Men's TennisSports

Ducks look to take next step, become one of NCAA’s elite programs in upcoming season

The Oregon men’s tennis program has long been the “hunter,” seeking the consistency and big-time wins to earn respect across the nation as one of the top teams.

Last season, the Ducks posted a 19-7 dual record, made it to the second round of the NCAA Tournament and were consistently ranked in the top-25 in what was easily one of the best seasons in the history of the program.

With seven players from the 2016-17 squad returning for the upcoming season, don’t expect Oregon to sneak up on anyone this season. The target on the Ducks’ back will be more than visible. Programs in the Pac-12 and across the nation will be pulling bows out of their quivers, and taking their best shots from all directions at head coach Nils Schyllander and his team.

With success comes respect. No, the Ducks’ are no longer the “hunter.” They are now the “hunted,” and they’re embracing that notion.

“I think we have a bunch of guys motivated,” senior Simon Stevens said. “We want to reach a better ranking than last season, and go farther in the NCAA tournament.”

Stevens is one of three seniors — alongside Akihiro Tanaka and Cormac Clissold — that are entering the upcoming season. Stevens and Tanaka bring the production in singles, finishing last season in the No. 2 and No. 3 spots on the team, respectively. Not only is there experience on their side, there’s room to grow, too.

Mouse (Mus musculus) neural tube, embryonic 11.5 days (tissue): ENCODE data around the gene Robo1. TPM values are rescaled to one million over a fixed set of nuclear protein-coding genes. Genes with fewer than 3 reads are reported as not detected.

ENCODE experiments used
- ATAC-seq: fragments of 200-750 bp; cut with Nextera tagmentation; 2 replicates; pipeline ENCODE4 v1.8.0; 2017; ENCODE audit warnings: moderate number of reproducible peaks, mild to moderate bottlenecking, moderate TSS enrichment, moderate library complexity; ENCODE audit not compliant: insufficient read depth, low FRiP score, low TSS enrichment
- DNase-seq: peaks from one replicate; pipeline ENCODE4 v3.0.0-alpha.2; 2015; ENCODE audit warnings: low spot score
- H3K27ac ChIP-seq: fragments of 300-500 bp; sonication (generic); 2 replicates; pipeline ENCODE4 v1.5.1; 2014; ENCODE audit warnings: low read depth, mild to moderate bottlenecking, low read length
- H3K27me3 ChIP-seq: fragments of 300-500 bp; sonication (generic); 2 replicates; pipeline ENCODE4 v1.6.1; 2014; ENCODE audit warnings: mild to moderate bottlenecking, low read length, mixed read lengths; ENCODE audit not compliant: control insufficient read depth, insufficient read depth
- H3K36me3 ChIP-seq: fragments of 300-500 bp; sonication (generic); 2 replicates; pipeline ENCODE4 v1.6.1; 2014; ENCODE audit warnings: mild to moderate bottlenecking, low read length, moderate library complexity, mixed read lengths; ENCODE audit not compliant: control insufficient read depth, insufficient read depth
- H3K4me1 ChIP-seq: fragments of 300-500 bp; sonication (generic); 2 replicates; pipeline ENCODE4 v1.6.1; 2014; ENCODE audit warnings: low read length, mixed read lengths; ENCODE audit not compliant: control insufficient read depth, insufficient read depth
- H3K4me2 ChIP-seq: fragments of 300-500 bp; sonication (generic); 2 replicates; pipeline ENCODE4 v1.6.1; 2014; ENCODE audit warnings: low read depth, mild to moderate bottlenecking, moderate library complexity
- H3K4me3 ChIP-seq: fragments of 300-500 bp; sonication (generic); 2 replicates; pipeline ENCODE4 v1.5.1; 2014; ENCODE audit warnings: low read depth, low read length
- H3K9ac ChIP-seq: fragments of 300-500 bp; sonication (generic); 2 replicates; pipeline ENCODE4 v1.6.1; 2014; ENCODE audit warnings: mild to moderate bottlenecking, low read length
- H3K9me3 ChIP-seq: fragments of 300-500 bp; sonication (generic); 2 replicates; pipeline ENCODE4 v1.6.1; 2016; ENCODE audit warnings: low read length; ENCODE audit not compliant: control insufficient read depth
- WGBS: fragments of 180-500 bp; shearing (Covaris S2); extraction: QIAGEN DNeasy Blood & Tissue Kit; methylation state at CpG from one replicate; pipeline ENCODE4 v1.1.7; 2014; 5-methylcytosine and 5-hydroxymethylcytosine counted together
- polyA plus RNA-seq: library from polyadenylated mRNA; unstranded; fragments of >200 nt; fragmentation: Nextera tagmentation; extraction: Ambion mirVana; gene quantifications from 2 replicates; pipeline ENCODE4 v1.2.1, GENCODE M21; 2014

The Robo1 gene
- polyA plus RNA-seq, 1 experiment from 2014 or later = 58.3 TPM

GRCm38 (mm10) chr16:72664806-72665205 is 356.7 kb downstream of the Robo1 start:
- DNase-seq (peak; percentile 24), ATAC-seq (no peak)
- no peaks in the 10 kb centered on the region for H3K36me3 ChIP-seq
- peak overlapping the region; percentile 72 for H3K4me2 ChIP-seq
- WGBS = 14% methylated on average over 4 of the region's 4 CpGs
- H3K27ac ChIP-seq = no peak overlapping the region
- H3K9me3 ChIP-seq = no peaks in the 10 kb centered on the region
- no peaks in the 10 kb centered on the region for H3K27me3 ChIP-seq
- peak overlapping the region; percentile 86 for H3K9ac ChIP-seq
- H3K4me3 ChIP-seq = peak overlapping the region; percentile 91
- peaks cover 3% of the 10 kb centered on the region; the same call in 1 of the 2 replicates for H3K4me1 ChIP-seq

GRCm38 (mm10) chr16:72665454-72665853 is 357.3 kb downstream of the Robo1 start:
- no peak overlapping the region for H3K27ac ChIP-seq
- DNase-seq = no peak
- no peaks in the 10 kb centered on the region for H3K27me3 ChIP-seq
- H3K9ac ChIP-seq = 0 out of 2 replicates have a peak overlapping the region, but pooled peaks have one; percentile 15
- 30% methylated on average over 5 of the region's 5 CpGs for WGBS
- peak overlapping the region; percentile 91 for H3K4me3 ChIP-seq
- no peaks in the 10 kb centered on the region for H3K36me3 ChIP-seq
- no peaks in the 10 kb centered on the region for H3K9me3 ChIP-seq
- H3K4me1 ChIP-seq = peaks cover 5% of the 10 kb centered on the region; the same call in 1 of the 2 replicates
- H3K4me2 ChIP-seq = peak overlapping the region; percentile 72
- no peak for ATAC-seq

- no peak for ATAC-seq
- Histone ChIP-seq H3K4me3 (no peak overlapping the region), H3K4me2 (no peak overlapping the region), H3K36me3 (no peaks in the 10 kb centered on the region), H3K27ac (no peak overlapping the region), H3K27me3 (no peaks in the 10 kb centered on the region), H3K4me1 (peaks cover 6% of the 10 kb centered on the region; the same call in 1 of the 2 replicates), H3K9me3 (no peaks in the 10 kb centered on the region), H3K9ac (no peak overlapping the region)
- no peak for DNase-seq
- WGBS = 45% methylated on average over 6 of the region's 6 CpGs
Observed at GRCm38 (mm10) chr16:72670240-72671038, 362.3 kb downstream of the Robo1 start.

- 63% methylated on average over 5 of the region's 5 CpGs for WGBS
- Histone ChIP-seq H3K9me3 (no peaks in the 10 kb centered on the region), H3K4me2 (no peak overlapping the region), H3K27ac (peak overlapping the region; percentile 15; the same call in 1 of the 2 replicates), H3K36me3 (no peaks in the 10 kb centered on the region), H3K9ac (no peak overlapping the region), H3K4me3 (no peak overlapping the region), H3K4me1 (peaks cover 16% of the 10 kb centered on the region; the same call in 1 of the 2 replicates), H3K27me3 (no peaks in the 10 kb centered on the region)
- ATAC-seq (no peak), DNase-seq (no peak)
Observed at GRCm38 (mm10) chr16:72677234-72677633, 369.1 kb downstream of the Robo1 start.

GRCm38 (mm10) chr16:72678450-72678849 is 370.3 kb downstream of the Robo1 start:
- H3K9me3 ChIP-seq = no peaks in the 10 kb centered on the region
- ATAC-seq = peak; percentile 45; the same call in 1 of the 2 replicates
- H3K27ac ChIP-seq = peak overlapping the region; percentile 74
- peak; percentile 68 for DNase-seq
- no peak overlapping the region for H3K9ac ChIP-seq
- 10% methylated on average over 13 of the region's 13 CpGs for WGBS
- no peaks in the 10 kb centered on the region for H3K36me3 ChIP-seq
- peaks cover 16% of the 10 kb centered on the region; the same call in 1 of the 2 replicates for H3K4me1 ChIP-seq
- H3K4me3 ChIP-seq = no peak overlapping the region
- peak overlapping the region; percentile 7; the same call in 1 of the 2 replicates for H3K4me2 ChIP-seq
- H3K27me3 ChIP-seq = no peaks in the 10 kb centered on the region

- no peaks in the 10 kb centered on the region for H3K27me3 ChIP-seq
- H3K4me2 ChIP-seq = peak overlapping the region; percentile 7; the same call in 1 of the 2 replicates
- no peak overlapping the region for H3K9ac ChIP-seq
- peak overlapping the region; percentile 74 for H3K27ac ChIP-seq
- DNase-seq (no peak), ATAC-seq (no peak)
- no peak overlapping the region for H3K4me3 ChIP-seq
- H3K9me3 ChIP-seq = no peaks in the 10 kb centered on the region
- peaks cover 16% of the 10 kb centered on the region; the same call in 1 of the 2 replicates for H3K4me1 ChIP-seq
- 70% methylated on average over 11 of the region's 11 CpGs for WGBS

“I have more room to focus on myself,” Tanaka said. “We’re going to have some good preparation for the [upcoming dual] season.”

Compared to last season, in which Jayson Amos was the only senior on the team, the Ducks now have an increased presence of leadership that can be relied on this season.

“It’s all about the team this year,” Clissold said. “We’re trying to break last year’s ranking and keep it going.”

Clissold is currently lined up to play in either the No. 4 to No. 5 spot in singles. But it’s in doubles where the Australian really makes his mark. Playing alongside Thomas Laurent, the pair combined for a 24-6 record in doubles last year.

“We have this immediate connection where we just relax and play well with each other,” Clissold said.

Laurent’s value to the program doesn’t stop at doubles alongside Clissold. The French native took a stranglehold on the Ducks’ No. 1 spot in singles in a breakout sophomore campaign, winning 30 matches and earning all-Pac-12 honors.

It’ll take a team effort for the Ducks upcoming season to be a successful one. It all starts at the top with Laurent. If the junior can not only compete, but win consistently against other program’s top players, it can be the difference from the Ducks ascending from a good program to one of the nation’s elite.

With tournaments in the fall, and dual matches stretching across the winter and the spring, it’s a long season. The Ducks, just like any other program, will have to bring it over the long haul to meet the high expectations they have set internally.

“It’s all about practicing hard,” Stevens said. “The strength of this team is the atmosphere.”

The Ducks will need a strong and healthy atmosphere throughout the year to achieve their goals. Now seems to be as good a time as any for the program to take that next step.

Follow Cole Kundich on Twitter @ckundich

Do you appreciate independent student journalism? Emerald Media Group is a non-profit organization. Please consider a donation to support our mission.



Tell us what you think:

Cole Kundich

Cole Kundich